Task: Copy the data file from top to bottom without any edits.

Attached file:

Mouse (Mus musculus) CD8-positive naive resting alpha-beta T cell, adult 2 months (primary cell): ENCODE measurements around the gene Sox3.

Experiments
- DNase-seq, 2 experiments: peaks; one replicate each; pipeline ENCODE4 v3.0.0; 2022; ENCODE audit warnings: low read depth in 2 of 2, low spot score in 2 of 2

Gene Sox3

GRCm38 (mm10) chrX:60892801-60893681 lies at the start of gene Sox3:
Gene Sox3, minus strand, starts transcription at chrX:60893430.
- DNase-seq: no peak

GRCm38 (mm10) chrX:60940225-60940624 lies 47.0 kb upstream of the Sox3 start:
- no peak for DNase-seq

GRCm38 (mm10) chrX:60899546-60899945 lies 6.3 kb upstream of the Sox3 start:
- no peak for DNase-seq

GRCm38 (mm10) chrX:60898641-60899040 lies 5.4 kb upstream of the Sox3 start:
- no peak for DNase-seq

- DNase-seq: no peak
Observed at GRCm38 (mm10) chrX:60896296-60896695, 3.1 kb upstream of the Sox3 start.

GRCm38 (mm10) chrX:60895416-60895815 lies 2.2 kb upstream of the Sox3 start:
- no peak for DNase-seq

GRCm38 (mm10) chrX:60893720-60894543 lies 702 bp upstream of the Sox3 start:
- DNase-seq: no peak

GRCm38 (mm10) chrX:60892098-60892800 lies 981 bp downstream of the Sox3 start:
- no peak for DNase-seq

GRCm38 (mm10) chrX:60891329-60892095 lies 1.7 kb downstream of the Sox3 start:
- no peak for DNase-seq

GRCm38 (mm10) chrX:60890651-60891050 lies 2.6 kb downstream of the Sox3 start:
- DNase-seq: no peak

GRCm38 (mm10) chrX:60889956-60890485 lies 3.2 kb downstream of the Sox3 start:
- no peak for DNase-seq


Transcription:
Mouse (Mus musculus) CD8-positive naive resting alpha-beta T cell, adult 2 months (primary cell): ENCODE measurements around the gene Sox3.

Experiments
- DNase-seq, 2 experiments: peaks; one replicate each; pipeline ENCODE4 v3.0.0; 2022; ENCODE audit warnings: low read depth in 2 of 2, low spot score in 2 of 2

Gene Sox3

GRCm38 (mm10) chrX:60892801-60893681 lies at the start of gene Sox3:
Gene Sox3, minus strand, starts transcription at chrX:60893430.
- DNase-seq: no peak

GRCm38 (mm10) chrX:60940225-60940624 lies 47.0 kb upstream of the Sox3 start:
- no peak for DNase-seq

GRCm38 (mm10) chrX:60899546-60899945 lies 6.3 kb upstream of the Sox3 start:
- no peak for DNase-seq

GRCm38 (mm10) chrX:60898641-60899040 lies 5.4 kb upstream of the Sox3 start:
- no peak for DNase-seq

- DNase-seq: no peak
Observed at GRCm38 (mm10) chrX:60896296-60896695, 3.1 kb upstream of the Sox3 start.

GRCm38 (mm10) chrX:60895416-60895815 lies 2.2 kb upstream of the Sox3 start:
- no peak for DNase-seq

GRCm38 (mm10) chrX:60893720-60894543 lies 702 bp upstream of the Sox3 start:
- DNase-seq: no peak

GRCm38 (mm10) chrX:60892098-60892800 lies 981 bp downstream of the Sox3 start:
- no peak for DNase-seq

GRCm38 (mm10) chrX:60891329-60892095 lies 1.7 kb downstream of the Sox3 start:
- no peak for DNase-seq

GRCm38 (mm10) chrX:60890651-60891050 lies 2.6 kb downstream of the Sox3 start:
- DNase-seq: no peak

GRCm38 (mm10) chrX:60889956-60890485 lies 3.2 kb downstream of the Sox3 start:
- no peak for DNase-seq